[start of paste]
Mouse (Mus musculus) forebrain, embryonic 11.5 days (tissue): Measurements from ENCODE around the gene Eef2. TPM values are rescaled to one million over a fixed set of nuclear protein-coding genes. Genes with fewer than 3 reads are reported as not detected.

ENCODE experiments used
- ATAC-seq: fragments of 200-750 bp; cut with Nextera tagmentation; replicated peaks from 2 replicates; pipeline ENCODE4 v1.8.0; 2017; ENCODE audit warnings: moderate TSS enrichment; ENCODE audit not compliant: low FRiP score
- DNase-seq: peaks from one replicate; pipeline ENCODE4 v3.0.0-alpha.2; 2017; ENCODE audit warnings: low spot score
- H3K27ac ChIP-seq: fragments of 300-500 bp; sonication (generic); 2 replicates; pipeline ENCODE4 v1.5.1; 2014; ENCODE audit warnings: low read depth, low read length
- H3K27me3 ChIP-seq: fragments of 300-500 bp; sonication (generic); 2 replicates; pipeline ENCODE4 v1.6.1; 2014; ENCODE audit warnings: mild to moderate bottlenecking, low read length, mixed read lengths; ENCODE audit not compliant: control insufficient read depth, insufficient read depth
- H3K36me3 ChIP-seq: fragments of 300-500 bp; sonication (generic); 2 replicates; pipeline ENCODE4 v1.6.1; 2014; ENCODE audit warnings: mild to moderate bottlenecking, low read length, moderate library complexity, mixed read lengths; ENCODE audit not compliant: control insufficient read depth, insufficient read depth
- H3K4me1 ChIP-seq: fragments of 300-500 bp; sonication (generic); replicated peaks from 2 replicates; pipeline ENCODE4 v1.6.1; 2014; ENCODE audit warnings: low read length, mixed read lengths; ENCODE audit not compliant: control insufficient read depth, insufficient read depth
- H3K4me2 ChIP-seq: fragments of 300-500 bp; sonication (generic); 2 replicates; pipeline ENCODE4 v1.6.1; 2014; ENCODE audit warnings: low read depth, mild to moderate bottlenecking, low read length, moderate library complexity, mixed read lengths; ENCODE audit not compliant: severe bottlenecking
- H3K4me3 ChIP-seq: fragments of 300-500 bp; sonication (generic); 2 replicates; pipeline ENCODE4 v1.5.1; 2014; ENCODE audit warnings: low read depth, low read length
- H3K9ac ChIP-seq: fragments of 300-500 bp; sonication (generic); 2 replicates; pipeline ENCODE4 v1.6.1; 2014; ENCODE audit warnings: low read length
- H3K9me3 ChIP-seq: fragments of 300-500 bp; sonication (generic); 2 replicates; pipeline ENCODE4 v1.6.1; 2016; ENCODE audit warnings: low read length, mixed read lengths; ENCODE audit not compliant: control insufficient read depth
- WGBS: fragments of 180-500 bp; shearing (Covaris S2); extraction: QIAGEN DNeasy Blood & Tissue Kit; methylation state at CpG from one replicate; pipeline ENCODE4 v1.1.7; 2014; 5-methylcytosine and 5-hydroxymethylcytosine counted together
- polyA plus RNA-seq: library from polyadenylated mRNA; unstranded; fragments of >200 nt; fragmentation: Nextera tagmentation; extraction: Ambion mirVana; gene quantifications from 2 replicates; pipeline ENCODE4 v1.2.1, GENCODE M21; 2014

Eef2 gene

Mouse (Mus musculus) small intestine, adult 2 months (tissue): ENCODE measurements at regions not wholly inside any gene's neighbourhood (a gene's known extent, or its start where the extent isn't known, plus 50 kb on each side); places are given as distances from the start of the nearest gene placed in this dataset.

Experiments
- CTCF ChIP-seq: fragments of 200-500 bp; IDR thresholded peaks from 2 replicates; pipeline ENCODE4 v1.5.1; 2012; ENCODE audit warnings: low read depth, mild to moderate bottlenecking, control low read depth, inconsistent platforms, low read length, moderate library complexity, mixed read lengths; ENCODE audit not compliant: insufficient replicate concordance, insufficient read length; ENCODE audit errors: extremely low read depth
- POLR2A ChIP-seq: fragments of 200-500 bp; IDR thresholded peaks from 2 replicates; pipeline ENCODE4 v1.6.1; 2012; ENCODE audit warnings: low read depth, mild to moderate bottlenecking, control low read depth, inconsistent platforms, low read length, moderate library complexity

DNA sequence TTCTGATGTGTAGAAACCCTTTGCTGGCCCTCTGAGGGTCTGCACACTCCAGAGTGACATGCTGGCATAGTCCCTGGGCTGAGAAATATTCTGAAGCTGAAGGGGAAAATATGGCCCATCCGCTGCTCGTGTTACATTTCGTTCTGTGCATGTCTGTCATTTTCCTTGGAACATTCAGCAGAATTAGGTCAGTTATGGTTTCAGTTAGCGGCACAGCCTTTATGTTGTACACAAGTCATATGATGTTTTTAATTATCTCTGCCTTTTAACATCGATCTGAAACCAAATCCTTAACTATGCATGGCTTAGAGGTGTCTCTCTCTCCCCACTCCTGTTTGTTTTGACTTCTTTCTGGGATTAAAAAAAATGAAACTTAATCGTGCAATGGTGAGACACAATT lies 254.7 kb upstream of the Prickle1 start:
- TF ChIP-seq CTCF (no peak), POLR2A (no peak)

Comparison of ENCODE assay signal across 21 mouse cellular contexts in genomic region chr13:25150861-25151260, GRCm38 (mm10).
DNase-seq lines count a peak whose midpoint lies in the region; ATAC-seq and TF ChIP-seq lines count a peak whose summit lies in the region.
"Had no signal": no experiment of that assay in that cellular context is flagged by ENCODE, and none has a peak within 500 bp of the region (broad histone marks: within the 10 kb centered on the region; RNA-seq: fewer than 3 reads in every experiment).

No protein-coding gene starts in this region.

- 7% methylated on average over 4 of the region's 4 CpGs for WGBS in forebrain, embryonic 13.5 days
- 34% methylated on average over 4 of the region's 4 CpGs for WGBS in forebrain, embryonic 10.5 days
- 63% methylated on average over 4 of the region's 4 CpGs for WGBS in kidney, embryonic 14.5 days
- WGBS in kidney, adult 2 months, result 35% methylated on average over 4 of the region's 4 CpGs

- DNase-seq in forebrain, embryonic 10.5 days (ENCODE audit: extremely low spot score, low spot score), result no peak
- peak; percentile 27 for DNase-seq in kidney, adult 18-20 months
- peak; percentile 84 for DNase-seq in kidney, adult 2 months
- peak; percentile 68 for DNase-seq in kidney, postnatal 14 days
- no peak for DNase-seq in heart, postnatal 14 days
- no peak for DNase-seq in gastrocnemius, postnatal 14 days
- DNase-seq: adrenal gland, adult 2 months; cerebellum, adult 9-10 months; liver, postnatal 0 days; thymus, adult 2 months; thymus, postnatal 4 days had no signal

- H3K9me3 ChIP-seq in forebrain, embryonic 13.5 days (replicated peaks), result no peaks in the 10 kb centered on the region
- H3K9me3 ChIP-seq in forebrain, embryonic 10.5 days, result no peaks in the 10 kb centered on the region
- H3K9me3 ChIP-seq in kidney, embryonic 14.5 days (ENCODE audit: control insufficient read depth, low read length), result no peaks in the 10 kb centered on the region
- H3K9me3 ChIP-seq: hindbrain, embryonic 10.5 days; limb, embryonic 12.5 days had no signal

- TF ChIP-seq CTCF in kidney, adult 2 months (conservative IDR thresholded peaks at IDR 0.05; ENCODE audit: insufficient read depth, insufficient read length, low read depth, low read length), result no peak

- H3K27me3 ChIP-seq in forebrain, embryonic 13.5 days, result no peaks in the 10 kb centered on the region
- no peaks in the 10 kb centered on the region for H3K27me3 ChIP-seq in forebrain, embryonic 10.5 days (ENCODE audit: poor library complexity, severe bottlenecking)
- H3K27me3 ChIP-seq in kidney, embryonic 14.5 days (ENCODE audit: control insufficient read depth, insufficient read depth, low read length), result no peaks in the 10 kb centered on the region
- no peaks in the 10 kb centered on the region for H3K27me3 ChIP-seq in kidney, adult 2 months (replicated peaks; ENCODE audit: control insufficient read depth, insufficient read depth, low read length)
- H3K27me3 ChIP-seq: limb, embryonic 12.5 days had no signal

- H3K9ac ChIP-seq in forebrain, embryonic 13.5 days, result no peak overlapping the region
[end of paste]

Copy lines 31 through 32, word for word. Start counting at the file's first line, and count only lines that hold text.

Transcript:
- peak; percentile 27 for DNase-seq in kidney, adult 18-20 months
- peak; percentile 84 for DNase-seq in kidney, adult 2 months